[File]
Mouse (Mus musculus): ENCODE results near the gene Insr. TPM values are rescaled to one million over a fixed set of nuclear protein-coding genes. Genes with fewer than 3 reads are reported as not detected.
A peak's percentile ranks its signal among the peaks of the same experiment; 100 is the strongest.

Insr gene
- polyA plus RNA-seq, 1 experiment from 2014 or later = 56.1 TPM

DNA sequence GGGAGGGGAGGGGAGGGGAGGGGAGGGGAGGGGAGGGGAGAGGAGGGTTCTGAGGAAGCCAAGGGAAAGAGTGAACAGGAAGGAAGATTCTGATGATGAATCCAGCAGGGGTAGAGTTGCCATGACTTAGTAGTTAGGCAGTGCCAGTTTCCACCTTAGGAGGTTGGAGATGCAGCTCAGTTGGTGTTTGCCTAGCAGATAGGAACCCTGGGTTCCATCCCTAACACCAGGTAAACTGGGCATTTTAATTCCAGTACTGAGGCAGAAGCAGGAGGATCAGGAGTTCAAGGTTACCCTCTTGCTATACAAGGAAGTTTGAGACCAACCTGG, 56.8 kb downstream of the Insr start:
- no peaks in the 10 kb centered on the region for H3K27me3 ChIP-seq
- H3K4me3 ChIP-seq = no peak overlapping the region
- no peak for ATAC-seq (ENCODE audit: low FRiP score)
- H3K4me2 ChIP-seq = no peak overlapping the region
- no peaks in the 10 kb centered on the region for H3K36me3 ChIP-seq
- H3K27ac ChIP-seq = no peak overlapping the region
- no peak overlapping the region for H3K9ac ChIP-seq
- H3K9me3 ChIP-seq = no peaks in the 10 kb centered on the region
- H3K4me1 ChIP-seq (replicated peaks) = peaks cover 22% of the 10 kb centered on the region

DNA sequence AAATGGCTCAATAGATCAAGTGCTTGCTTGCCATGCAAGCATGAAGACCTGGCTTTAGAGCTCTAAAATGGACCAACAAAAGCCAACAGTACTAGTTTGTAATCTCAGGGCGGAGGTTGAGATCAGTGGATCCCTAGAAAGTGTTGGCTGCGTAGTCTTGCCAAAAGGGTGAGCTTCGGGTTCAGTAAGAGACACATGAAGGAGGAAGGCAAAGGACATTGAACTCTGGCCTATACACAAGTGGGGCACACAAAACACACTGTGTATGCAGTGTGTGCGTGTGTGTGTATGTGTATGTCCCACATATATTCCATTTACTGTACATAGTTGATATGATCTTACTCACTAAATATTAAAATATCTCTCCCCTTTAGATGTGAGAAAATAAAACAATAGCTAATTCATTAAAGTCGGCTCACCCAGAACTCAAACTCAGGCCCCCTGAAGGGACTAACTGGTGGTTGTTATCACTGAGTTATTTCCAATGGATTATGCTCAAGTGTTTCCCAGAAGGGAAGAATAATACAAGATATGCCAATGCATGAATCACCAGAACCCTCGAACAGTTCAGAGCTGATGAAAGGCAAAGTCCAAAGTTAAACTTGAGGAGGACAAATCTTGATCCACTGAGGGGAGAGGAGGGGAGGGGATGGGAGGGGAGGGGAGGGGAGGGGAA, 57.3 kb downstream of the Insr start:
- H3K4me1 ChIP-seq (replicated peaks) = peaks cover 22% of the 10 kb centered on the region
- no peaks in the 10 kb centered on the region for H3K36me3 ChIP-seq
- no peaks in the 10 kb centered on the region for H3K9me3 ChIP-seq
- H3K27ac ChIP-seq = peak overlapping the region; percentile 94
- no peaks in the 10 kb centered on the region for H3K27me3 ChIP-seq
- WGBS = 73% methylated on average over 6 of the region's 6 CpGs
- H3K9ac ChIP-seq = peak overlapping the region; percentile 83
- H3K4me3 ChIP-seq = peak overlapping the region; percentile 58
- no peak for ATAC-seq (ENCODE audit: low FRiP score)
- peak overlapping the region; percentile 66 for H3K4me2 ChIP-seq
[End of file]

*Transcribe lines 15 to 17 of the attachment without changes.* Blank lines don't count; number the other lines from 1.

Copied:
DNA sequence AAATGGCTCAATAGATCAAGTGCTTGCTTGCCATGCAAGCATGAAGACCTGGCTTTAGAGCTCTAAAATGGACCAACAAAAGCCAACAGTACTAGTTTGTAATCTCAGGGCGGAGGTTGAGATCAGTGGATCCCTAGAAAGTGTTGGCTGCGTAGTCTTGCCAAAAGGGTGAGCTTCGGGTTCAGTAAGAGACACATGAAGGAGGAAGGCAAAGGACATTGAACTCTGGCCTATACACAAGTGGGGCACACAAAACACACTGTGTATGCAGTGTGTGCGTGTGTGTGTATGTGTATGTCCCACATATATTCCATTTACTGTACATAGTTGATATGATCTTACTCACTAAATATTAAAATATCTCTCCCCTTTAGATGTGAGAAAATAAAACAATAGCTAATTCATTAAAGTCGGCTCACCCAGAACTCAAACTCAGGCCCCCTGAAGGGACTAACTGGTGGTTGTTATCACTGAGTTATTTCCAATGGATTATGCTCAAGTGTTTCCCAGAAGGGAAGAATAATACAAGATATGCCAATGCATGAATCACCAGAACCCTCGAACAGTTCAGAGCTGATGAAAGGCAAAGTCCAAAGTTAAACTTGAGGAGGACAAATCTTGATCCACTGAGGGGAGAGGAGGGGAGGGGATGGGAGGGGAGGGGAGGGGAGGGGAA, 57.3 kb downstream of the Insr start:
- H3K4me1 ChIP-seq (replicated peaks) = peaks cover 22% of the 10 kb centered on the region
- no peaks in the 10 kb centered on the region for H3K36me3 ChIP-seq